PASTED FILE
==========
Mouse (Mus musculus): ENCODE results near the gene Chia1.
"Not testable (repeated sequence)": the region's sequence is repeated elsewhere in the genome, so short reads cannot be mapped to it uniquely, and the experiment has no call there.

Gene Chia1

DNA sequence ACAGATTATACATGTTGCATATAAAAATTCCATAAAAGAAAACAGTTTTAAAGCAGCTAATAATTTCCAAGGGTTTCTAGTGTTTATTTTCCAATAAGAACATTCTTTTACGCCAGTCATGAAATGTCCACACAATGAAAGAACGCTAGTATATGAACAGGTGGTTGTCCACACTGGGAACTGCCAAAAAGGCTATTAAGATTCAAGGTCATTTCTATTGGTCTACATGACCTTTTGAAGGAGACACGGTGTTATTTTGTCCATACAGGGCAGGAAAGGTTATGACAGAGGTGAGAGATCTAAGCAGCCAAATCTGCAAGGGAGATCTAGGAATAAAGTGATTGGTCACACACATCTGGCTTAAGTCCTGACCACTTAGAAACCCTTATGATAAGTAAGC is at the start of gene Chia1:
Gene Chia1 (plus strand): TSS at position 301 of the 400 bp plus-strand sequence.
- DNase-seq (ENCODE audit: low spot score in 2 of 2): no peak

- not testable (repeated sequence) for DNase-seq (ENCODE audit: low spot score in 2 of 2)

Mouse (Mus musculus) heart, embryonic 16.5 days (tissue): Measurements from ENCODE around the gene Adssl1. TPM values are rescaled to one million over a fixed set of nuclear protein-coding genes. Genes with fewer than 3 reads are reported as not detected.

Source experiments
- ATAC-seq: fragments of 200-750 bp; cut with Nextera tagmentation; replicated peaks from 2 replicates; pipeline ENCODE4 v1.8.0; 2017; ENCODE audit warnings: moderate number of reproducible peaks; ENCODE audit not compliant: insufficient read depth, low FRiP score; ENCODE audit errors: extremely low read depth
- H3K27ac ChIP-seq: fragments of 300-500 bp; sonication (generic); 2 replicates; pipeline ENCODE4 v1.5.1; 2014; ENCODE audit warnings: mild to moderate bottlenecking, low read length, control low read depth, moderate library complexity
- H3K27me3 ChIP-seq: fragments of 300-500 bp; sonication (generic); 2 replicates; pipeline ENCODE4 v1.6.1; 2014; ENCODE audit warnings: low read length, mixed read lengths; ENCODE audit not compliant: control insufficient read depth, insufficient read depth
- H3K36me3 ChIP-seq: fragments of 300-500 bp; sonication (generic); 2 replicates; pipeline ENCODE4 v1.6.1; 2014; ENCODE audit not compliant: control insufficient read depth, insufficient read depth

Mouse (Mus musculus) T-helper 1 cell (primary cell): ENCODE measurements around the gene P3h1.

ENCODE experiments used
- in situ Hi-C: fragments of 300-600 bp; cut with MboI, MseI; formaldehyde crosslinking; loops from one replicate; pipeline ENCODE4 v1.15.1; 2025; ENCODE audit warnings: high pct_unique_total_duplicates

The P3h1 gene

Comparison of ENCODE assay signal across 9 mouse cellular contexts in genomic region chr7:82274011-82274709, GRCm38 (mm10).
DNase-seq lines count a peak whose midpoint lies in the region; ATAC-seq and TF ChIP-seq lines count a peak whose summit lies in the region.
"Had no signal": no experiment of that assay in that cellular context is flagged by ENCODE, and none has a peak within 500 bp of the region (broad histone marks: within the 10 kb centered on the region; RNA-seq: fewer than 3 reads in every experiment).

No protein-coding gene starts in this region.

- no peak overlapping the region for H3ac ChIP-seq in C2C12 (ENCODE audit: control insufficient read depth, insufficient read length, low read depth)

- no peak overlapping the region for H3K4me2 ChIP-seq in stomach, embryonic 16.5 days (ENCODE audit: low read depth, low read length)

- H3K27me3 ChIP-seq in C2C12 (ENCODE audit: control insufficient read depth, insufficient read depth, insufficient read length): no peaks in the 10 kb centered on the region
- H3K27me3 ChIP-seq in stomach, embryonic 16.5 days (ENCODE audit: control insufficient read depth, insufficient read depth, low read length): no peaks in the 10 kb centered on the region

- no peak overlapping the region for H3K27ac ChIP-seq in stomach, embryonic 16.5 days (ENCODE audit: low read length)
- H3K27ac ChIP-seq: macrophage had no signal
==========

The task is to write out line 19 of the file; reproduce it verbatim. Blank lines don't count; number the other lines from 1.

DNase-seq lines count a peak whose midpoint lies in the region; ATAC-seq and TF ChIP-seq lines count a peak whose summit lies in the region.